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The Scourge of Ireland

by suskind Sat Mar 18th, 2006 at 06:48:48 AM EST

Somewhere in a pub in County Clare...

"A drop of the top shelf, in your own good time, please.  Make it Green Spot"

"Uisge beathe"

"Go raibh maith agat, Sean Beag."

"Slainte"

"You know I asked Joe Langers today, the Donegal fella, I asked him today, "What do you think, Joe, who was the greater of the two villains... was it Cromwell, or was it St. Patrick... which one was the greatest scourge that ever came to Ireland?"  And you know what he said?"  

"I have an idea," said Seany.  

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PASSPORT PARTY

by suskind Thu Feb 2nd, 2006 at 08:23:40 PM EST

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Fourteen years ago I left the US on a one way ticket.  For fourteen years I have ranted and fumed at the US and its foreign policies.  For the last 20 years I have been "Bush-Bashing."  When I left the US I had no intentions of returning.  It was not the country I had known, and not the country I wanted to know.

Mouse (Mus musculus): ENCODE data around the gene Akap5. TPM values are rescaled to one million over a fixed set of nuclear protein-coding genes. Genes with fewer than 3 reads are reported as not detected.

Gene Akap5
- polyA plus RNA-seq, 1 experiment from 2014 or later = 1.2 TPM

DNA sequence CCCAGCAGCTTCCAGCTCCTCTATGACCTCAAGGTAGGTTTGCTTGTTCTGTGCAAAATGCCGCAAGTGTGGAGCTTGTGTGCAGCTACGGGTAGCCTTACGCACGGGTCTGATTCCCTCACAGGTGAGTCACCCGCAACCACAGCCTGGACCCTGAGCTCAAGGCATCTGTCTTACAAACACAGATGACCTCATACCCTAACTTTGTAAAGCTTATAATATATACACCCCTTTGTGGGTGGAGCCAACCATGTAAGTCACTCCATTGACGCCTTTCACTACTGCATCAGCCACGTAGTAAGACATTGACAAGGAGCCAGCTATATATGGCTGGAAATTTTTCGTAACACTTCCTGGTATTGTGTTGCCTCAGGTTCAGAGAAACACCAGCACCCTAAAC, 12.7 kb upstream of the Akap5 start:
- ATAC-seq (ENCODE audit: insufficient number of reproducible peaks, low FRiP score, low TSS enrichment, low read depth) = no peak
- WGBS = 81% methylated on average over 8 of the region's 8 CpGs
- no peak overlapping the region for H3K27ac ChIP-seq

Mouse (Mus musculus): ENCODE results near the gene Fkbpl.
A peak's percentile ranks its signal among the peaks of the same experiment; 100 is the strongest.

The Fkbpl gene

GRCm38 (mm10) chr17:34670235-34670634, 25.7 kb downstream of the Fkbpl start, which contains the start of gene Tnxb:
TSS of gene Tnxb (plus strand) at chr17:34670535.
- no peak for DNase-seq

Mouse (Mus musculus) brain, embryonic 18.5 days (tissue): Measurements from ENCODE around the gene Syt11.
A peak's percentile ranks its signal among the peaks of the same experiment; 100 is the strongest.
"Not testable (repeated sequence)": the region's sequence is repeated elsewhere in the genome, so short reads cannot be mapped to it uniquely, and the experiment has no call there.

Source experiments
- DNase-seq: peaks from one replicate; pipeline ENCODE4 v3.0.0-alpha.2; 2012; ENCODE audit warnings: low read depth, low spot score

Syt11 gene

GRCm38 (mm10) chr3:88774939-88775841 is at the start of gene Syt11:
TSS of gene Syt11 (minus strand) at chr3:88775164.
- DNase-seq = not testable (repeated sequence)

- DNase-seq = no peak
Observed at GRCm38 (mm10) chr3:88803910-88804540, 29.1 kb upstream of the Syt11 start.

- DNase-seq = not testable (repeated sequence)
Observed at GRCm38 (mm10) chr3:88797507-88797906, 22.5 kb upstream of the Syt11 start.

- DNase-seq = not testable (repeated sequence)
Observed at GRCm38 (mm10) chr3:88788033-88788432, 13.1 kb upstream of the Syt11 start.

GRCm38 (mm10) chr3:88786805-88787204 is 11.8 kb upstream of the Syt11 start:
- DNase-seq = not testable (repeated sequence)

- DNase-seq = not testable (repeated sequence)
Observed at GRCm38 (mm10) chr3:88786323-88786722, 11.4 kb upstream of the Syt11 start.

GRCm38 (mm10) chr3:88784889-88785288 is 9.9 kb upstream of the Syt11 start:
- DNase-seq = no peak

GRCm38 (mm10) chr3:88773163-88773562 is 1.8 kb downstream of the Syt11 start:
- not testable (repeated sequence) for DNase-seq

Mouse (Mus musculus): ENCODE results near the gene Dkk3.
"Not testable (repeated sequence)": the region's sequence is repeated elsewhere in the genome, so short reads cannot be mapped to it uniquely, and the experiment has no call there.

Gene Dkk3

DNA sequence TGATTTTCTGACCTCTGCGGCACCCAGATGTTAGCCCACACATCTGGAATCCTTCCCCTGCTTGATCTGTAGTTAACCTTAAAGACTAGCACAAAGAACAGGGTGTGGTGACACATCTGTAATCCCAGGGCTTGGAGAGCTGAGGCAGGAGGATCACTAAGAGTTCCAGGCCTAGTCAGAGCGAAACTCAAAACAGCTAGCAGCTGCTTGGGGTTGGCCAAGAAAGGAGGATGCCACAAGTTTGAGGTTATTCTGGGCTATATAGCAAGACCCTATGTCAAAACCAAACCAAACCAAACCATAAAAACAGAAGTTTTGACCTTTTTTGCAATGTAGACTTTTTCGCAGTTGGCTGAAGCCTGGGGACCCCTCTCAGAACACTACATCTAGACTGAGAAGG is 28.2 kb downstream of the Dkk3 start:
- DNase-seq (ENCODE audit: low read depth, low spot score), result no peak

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ECCE HOMO

by suskind Sun Jan 29th, 2006 at 07:48:23 PM EST

Ecce Homo:  Latin for "behold the man."  When Christ was driven through the streets mocked and humiliated, scourged, bloody and beaten, wearing a purple robe and a crown of thorns, Roman authorities were quoted as saying, "Ecce Homo."  Behold the man.

The Killing of Jean Charles de Menezes

Image hosting by PhotobucketOn July 22 on the Underground Tube in London, the Metropolitan Police, along with a special unit of Security Forces, shot dead an innocent man.  Seven shots to the head and one to the shoulder.  His name was Jean Charles de Menezes.  He was a Brazilian electrician who had lived in London for five years.